The mouse testis determining gene, Sry, on the Y chromosome encodes a protein with a DNA-binding (HMG box) domain at its amino end and a glutamine-rich domain at its carboxyl end. The HMG box is conserved in the Sry of other mammals. The glutamine-rich domain is encoded mostly by CAG repeats and its function is unknown. We hypothesize that the glutamine- rich domain was generated by an in-frame insertion of a repetitive sequence in the mouse ancestral Sry. It had gained a protein-protein binding function, similar to situations of the CAG expansion in the mutated genes of several neurodegenerative diseases. However, in the case of the mouse, an evolutionary adaptation results in a stable retention of the CAG repeats in Sry. Using the glutamine- rich domain as probes in farwestern blotting studies, we detected 3 specific bands at 94, 32 and 28 kDa only in testis extract and a 90 kDa in the brain extract from adult tissues. The 94, 32 and 28 kDa testicular proteins have been designated as Sry interactive protein 1 (Sip-1), 2 (Sip-2) and 3 (Sip-3) respectively. The Sips were detected in somatic cells of testicular origin and their expression was associated with spermatogenic activities. Additional studies using subcellular fractionation techniques demonstrated that both Sip-2 and -3 were predominantly present in the nuclei while Sip-1 was present in both cytoplasmic and nuclear fractions. In situ blotting and farwestern blotting of adult testis section demonstrated that indeed the Sips were preferentially localized in the interstitial and peripheral regions of the seminiferous tubules. Sips were expressed in tissues of embryos as early as 8.5 days post coitus (dpc) and in fetal gonads of both sexes at 11.5 dpc, during the time of sex determination. However, their expression patterns varied both quantitatively and qualitatively at different developmental stages. Although the exact nature of these Sry interactive proteins has yet to be defined, their detection supports our hypothesis that the mouse Sry glutamine-rich domain contributes to the biological function(s) of Sry through a protein-protein interactive role(s).

Chris Lau
Division of Cell and Developmental Genetics
Department of Medicine, VAMC-111C5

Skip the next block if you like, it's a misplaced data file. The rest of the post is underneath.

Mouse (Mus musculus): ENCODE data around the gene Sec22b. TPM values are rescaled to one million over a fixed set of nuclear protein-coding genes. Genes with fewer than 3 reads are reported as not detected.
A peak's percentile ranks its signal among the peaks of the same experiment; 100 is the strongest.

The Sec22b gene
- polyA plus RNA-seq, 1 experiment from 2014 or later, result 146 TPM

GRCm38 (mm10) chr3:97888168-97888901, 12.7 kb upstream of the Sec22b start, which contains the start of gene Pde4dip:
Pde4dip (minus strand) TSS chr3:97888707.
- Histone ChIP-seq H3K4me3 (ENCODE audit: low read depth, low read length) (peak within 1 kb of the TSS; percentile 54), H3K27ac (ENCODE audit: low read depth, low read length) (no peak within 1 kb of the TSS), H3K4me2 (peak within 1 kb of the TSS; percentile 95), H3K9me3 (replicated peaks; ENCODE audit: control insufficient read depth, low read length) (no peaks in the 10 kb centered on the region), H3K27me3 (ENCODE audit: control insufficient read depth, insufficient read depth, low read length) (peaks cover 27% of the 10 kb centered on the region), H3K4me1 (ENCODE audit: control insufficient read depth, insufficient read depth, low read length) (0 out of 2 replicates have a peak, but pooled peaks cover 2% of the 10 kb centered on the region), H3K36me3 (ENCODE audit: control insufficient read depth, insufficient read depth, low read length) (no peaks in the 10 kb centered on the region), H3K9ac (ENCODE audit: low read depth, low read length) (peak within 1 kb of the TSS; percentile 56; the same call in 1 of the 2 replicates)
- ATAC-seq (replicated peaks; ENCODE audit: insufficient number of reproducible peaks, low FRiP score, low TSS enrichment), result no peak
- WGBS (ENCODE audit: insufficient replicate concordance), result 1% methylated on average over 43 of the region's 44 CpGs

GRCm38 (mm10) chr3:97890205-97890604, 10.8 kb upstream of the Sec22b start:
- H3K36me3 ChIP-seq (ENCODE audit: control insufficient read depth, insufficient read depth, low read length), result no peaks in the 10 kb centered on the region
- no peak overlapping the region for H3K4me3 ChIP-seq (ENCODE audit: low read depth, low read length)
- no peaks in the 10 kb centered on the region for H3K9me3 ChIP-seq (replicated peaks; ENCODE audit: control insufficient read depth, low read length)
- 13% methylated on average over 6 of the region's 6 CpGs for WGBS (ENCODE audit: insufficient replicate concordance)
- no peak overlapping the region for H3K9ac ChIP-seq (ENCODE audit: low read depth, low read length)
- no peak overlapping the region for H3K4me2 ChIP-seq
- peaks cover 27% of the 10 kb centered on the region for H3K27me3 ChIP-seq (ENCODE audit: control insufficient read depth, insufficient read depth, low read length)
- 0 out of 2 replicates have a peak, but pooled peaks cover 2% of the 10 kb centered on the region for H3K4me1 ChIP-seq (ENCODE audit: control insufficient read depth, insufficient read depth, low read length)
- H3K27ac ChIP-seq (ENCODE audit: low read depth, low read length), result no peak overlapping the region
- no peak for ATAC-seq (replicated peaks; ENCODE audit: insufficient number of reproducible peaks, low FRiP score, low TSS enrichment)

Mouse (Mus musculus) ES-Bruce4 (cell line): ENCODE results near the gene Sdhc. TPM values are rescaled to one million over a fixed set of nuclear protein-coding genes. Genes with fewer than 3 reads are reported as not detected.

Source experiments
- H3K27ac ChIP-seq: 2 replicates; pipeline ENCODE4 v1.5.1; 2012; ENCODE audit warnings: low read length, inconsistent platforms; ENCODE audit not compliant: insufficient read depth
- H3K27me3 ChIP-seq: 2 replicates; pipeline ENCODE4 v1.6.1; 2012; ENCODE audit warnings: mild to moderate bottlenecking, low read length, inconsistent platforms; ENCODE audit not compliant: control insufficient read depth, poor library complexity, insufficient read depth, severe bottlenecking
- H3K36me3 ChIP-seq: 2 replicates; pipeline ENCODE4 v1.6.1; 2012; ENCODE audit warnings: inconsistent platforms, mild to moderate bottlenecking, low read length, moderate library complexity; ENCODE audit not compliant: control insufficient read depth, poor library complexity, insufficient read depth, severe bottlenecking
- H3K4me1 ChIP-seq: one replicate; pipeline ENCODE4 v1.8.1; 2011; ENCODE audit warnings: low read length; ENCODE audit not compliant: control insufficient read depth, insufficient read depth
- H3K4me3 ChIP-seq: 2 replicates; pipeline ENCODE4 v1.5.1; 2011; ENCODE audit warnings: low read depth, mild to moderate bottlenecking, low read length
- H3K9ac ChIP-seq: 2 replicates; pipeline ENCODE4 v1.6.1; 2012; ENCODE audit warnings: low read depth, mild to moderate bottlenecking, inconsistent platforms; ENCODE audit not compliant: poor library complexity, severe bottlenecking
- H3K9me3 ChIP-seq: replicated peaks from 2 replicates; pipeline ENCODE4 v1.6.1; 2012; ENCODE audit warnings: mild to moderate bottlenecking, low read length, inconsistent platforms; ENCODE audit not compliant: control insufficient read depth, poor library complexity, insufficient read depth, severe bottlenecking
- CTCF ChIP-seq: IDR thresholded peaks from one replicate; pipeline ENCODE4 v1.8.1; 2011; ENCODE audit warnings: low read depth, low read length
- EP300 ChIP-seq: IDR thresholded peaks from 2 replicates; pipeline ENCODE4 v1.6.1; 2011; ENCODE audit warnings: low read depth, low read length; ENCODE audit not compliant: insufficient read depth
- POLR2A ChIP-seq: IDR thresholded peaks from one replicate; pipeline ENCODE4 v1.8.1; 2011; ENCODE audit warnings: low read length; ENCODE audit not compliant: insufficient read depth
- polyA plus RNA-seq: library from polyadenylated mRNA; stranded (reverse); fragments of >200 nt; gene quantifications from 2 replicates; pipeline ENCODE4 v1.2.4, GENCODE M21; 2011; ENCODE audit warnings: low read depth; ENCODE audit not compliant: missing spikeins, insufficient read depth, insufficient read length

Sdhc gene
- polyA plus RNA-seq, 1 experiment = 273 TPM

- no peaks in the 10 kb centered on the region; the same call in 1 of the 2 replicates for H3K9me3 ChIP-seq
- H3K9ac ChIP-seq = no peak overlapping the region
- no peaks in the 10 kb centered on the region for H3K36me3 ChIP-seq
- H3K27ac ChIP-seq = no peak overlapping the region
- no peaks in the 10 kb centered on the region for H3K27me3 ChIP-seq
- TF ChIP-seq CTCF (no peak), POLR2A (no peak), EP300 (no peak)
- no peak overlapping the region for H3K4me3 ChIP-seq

University of California, San Francisco
4150 Clement Street
San Francisco, California 94121
telephone: 415-476-8839
fax: 415-502-1613
email: clau@itsa.ucsf.edu

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Gene discovery in AT-rich regions of human chromosome 21 and correlation of base composition with compaction in Fugu rubripes homologous genes

1. The Giemsa dark band, 21q21, contains 50% of human 21q DNA (20 Mb), but by mapping of characterized genes, by cDNA selection, and by mapping of dbEST entries, it contains only 10-15% of the genes. These data do not unequivocably rule out the possibility that 21q21 harbors genes with restricted time and/or place of expression, but gene discovery is hampered by two additional features of the region: 1) 21q21 is underrepresented in many libaries and clone contigs, and ii) it is AT-rich and therefore less reliable in analysis by exon prediction programs. We are using exon trapping from cosmids specifically derived from 21q21, and sequence analysis of Fugu rubripes cosmids containing 21q21 homologous sequences to aid in gene discovery. Results so far include:

i) Microdissection of 21q21 has provided a number of novel unique sequences; 70 of these have been used to screen the LLNL chromosome 21 specific cosmid library. A nonredundant subset of positive cosmids was then used in exon trapping experiments. Results indicate an approximately 8-fold lower density of putative exons and shows that these are significantly smaller and much less GC-rich than those within 21q22. Sequencing in the parent cosmids indicates that the exon trapped products are likely bona fide exons and novel.

ii) The APP gene from Fugu rubripes has been isolated and completely sequenced. Several exon prediction programs applied to the Fugu sequence show a slightly higher true positive rate and a significantly lower false positive rate than is obtained with the same programs applied to the genomic sequence of the human APP gene. Were the human APP protein now known, use of the Fugu sequence would reduce time and effort required to verify gene predictions. Conserved synteny also aided in gene discovery: <3 kb downstream of APP in the same Fugu cosmid, the GABPA transcription factor was found, a gene in humans known only to lie within 800 kb of APP.

2. Determination of the genomic structure of the Fugu APP gene revealed unusually high compaction: the Fugu introns are on average 50-fold smaller than the human homologues. APP is also the most AT-rich human gene so far analyzed in Fugu. Characterization of additional genes whose isochore location is known in human indicates that base composition can predict the relative extent of compaction of the homologue. This supports the value of Fugu analysis, particularly in AT-rich regions.